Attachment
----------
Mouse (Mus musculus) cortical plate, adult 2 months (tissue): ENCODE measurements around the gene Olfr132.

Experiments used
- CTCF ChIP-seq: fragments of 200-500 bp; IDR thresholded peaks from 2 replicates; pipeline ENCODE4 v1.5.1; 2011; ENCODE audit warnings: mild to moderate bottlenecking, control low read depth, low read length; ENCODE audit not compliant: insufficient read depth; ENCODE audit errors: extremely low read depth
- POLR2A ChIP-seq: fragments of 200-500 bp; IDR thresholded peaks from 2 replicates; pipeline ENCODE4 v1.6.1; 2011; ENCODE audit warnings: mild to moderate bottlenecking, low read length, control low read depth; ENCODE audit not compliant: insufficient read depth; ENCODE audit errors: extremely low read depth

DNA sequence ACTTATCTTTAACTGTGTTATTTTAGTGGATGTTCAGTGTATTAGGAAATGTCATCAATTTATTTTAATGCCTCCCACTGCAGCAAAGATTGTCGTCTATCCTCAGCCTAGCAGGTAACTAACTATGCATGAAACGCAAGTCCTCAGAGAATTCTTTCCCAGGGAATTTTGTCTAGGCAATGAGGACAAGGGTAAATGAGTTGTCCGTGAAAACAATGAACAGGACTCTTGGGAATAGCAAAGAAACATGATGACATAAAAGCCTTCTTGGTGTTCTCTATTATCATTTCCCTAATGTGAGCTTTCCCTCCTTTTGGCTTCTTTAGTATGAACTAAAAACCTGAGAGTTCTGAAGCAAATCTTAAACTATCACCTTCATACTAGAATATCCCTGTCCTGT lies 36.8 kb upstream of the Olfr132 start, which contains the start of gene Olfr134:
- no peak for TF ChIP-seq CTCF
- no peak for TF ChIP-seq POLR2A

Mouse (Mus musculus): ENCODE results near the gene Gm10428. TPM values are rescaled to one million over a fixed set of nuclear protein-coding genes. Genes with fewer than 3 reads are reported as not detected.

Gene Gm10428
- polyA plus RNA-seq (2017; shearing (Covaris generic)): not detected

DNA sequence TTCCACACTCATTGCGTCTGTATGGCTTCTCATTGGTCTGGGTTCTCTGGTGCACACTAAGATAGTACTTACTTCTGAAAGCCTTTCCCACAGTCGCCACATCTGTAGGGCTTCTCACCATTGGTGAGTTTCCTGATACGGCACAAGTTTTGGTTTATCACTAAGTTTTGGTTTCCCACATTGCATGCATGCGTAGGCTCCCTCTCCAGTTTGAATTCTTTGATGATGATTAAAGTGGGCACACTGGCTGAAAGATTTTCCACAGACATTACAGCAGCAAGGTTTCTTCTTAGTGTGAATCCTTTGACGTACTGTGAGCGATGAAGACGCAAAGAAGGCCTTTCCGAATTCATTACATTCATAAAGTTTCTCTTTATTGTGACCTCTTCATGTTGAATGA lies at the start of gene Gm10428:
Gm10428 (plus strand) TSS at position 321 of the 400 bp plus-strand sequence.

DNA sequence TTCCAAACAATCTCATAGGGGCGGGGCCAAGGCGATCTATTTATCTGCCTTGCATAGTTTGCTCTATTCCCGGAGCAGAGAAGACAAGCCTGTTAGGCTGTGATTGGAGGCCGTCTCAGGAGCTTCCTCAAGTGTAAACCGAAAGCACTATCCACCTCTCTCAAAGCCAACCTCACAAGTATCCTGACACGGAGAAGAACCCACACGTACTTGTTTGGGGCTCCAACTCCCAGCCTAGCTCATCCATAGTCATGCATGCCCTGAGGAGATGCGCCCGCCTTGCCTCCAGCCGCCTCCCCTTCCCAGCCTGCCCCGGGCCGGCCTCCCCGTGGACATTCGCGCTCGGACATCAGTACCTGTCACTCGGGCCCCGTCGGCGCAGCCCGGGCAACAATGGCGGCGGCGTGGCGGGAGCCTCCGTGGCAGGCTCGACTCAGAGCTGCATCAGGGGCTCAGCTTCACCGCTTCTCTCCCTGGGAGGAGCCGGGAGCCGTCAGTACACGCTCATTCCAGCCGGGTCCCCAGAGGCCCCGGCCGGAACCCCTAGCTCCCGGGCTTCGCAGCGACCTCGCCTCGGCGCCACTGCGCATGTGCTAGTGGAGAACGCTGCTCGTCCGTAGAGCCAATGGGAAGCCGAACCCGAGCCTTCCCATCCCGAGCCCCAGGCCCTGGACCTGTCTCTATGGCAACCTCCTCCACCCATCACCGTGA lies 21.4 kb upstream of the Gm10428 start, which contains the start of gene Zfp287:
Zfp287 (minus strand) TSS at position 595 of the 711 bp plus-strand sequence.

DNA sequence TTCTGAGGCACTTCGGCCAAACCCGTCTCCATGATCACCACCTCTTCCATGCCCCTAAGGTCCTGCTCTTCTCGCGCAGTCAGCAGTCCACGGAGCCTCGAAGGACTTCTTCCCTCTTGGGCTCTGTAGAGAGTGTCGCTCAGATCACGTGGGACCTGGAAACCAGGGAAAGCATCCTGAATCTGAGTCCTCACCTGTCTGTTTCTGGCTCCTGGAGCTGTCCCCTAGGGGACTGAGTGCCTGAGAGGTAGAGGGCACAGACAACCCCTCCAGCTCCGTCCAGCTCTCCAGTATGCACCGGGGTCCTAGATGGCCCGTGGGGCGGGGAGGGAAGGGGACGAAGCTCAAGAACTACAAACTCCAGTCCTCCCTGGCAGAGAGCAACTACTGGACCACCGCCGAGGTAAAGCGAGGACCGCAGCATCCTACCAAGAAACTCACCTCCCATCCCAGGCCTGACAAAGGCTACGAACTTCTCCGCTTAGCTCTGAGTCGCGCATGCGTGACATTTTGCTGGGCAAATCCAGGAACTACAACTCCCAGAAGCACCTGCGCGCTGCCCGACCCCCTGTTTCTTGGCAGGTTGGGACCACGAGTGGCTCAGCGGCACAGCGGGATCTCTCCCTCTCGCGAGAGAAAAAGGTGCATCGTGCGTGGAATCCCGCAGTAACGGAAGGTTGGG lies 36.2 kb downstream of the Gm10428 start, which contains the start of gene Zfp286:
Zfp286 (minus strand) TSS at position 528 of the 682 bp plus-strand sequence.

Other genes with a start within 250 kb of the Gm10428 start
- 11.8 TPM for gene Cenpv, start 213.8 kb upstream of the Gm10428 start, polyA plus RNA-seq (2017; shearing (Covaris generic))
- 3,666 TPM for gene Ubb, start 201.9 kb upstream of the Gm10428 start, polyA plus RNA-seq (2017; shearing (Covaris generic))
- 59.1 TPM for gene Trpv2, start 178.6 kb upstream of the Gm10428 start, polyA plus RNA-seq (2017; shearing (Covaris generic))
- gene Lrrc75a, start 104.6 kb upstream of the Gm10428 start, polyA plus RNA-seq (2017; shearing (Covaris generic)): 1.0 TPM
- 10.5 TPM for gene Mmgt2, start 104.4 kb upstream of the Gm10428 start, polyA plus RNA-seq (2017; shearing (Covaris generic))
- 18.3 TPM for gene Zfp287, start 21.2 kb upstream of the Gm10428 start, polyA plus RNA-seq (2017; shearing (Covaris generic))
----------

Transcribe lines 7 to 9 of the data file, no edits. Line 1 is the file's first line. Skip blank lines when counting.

- no peak for TF ChIP-seq POLR2A

Mouse (Mus musculus): ENCODE results near the gene Gm10428. TPM values are rescaled to one million over a fixed set of nuclear protein-coding genes. Genes with fewer than 3 reads are reported as not detected.

Gene Gm10428